Do sellers have to disclose your inspection report to subsequent homebuyers?

Does my buyer have to turn over his inspection report to the seller when requesting repairs?

Does my seller have to provide to subsequent buyers a previous buyer’s inspection report from a sales contract that did not close?

As a listing agent, can I shield my seller from having to dis- close information in an inspection report to subsequent buyers by not passing the report along to the seller?

Find out here:

I have not read the article yet but plan to and hope it distinguishes the difference between sellers disclosing “problems learned” and “handing over the report” which is two different subjects really.

Does my seller have to provide to subsequent buyers a previous buyer’s inspection report from a sales contract that did not close?


If the seller did not commission the inspection, he was only informed about the inspection third hand. How does he know the inspector was qualified or that the information provided to him accurately reflected the inspector’s findings? I didn’t read the article but I can assure you that the burden of proof would not fall upon the seller … but would fall upon the plaintiff to prove that the seller knew of the actual undisclosed defects, not that he knew of some other guy’s opinion (who he never met) about the undisclosed defects.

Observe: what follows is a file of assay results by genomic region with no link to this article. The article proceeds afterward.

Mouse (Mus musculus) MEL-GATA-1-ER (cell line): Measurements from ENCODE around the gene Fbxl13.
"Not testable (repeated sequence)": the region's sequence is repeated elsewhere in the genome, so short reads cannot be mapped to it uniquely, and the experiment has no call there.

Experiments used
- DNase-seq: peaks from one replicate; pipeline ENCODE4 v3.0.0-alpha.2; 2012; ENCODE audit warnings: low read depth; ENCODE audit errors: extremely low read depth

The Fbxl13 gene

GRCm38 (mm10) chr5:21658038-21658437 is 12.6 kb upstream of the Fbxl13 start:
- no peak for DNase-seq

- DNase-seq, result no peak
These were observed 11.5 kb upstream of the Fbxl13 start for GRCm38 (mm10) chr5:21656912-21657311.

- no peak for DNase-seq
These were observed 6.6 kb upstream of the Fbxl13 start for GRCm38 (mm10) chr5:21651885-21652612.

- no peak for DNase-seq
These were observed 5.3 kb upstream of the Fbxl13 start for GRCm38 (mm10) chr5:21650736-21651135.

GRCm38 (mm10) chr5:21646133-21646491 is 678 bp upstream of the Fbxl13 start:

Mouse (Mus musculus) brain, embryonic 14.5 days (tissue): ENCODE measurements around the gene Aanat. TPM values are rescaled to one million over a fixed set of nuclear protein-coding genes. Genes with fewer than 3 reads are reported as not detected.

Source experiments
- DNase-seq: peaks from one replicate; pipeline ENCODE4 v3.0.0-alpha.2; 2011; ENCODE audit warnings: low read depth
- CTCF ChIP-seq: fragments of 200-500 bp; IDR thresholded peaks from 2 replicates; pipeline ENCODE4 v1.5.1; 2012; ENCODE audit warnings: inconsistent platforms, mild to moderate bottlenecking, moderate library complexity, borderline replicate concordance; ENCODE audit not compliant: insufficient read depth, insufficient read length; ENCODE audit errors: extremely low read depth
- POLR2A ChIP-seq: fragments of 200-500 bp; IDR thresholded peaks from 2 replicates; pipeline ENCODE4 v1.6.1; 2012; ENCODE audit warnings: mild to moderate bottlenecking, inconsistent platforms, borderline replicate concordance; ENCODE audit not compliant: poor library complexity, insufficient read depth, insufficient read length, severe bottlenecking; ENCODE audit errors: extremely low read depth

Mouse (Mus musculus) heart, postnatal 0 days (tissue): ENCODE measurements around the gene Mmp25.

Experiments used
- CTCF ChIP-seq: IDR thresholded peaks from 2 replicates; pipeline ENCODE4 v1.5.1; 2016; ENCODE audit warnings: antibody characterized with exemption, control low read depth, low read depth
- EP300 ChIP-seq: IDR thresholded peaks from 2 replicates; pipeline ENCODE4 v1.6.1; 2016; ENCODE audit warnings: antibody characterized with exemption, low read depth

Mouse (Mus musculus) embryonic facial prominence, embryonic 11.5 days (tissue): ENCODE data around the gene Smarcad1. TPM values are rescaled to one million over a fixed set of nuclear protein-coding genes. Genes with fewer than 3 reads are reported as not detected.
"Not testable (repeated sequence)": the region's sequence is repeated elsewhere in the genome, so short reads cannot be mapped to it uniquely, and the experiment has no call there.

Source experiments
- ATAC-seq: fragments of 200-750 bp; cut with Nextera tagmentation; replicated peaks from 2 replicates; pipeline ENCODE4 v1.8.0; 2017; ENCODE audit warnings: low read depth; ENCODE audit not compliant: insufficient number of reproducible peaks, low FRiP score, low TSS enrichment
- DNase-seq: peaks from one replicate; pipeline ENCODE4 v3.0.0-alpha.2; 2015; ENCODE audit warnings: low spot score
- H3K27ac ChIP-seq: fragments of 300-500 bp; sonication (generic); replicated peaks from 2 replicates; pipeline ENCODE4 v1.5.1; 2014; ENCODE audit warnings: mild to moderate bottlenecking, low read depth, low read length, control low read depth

Interesting article.

Heading out but would think it depends on state laws.
If seller agrees to a Radon test and it is found to need remediation I would suspect the seller would need to disclose it to the next potential buyer if the purchase falls through.